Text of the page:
This nostalgic streak is also explored on Dalhous's cover art. Take the Mitchell Heiseman EP, released in 2012. The sleeve features a faded photo of a man smiling. The man is Dall's father, taken a couple of decades back. "I found these photos in the attic above his house, and they were bunched together in a black bag, but there was a leak in the ceiling so the photographs had been sort of glued together." Dall peeled the waterlogged photos apart, one by one, the stack of memories forever blemished. The way he describes this experience—peeling layers of photos to create a new end product—strangely echoes his production methods. Without this context, the sleeve feels slightly sinister—the record is named after a New Jersey man who published a 1,905-page suicide note online shortly before shooting himself.
Dalhous's live show also draws on its own form of degraded imagery. "I spend a lot of time processing visuals for the live show through video cassettes," Dall says. "I'll record from one cassette to another around 30-odd times and that disintegrates the image to the extent where colours are brought out and it looks like a painting. It's a lot more interesting to look at, and also makes what I'm trying to do with the music happen visually."
Ander continues: "It's quite similar to how the music is made. You're kinda filming something, and then filming it again and then again to get that grainy feel. Constantly using the same thing again to make it more interesting. Changing it, in a way you wouldn't be able to do in one take."
Some Dalhous live shows draw on clips taken from Asylum, a 1972 documentary observing the lives of mentally ill patients and therapists living together in a house. The psychiatrist at the centre of the film is R.D. Laing, a man with whom Dall seems endlessly intrigued. (A photo of Laing hangs in Dall's studio in Edinburgh.) "I've always been interested in mental health, so I guess it stems from that," he says. "Asylum was the first thing I saw that got me interested in him. Laing of course viewed things a little differently, there are countless others as well so he wasn't strictly alone in his thinking. I think the fact that he was Scottish caught my attention initially."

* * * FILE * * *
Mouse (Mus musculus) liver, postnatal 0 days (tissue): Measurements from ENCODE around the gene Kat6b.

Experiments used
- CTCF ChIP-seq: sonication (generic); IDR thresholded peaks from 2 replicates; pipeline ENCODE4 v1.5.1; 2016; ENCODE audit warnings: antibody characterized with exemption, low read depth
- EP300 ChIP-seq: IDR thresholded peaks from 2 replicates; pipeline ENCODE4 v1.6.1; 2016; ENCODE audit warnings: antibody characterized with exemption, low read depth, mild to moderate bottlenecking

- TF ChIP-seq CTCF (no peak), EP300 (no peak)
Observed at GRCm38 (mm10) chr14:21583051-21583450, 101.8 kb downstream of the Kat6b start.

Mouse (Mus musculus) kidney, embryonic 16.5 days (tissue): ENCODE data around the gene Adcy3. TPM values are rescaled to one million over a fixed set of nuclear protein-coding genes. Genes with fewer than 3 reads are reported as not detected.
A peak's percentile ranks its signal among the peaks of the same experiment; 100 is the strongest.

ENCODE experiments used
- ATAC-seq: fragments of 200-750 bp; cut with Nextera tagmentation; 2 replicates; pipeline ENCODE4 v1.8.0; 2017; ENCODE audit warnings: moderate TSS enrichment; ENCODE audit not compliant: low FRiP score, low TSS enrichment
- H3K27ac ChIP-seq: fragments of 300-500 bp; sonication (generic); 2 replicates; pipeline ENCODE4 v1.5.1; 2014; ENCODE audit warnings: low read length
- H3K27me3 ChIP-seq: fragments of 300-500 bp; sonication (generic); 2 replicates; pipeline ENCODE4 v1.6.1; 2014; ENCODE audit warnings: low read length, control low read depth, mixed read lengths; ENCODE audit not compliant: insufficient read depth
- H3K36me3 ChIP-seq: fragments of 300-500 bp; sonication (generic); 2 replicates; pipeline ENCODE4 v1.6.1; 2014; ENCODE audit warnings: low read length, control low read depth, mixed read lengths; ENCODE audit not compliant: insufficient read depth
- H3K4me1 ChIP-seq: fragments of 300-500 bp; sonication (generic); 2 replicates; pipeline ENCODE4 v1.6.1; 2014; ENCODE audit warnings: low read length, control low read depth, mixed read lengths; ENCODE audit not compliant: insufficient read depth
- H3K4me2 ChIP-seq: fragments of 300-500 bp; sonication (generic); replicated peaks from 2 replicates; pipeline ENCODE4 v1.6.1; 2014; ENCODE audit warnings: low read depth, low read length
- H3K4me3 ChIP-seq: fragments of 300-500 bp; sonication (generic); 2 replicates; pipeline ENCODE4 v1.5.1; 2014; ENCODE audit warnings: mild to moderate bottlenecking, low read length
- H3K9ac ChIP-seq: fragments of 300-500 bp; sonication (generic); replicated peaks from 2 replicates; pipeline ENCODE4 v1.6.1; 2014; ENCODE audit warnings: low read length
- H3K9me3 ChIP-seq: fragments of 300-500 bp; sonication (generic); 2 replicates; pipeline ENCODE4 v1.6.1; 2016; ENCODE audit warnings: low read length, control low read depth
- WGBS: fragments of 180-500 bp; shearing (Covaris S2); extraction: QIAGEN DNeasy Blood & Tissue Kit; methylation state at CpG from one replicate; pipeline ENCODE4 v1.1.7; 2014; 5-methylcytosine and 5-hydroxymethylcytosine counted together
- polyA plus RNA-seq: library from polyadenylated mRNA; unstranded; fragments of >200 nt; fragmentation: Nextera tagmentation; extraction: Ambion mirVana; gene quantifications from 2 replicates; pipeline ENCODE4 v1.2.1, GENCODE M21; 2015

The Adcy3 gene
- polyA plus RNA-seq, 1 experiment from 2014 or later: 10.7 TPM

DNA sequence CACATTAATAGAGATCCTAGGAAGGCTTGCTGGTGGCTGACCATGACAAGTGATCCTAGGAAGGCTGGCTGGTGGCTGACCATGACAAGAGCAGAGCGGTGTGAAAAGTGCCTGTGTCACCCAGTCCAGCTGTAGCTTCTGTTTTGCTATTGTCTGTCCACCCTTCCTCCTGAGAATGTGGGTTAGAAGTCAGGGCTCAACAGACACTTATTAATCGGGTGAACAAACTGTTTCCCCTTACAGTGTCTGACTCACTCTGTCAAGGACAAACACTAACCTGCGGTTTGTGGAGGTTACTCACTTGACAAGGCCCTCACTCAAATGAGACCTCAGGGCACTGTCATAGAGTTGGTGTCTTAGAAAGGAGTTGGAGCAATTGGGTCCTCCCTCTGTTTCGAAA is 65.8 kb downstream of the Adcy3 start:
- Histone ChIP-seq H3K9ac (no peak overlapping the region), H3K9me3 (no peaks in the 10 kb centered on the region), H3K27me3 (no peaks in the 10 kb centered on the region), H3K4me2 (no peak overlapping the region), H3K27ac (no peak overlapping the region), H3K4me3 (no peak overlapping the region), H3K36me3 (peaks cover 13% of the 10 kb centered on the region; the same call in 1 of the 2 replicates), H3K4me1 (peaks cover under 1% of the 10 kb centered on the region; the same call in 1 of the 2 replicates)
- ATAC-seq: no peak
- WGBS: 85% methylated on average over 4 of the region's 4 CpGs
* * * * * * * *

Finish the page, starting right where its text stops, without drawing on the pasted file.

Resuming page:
Dall's adoption of Laing as a kind of musical totem is part of a conscious attempt to distance himself from the bleak imagery associated with so much experimental music. "It's a cliché to use dark imagery all the time," he says. "The last thing I want to think about when I hear a record is a black room. For me that's not really inspiring, and I want to make it quite obvious that we're leading into something new, something unlike anything that we've done before."
Dalhous's methods—this process of sampling and resampling, recording and re-recording—supplies them with a unique end product. "Maybe it wouldn't be that way if we were legitimate musicians," Dall says. "But everything we do comes about by a happy accident, by doing something that we wouldn't normally do, by hitting some keys and seeing what the result is."
I mention that there's something about Dalhous's music that conjures images of a painter working on canvas. "Well, I'm a big fan of Francis Bacon because his paintings were all about happy accidents," says Dall, referencing one of Britain's most celebrated abstract artists. "That's how he painted because really he was a bad painter, traditionally speaking. But what he created was beautifully vivid and contorted."
Though every aspect of Dalhous—the process, the art, the themes, the final product—is deeply considered, Dall winces whenever our discussion becomes too conceptual. "Of course we reference stuff that interests us, but I don't think it's that relevant for most listeners," he says. "They don't have to dive into that to really get Dalhous. The music should stand by itself." For all the artistic comparisons, abstract recording processes and obscure imagery, when you boil A Will To Be Well down to its core essence—the music—you're left with a strikingly beautiful album.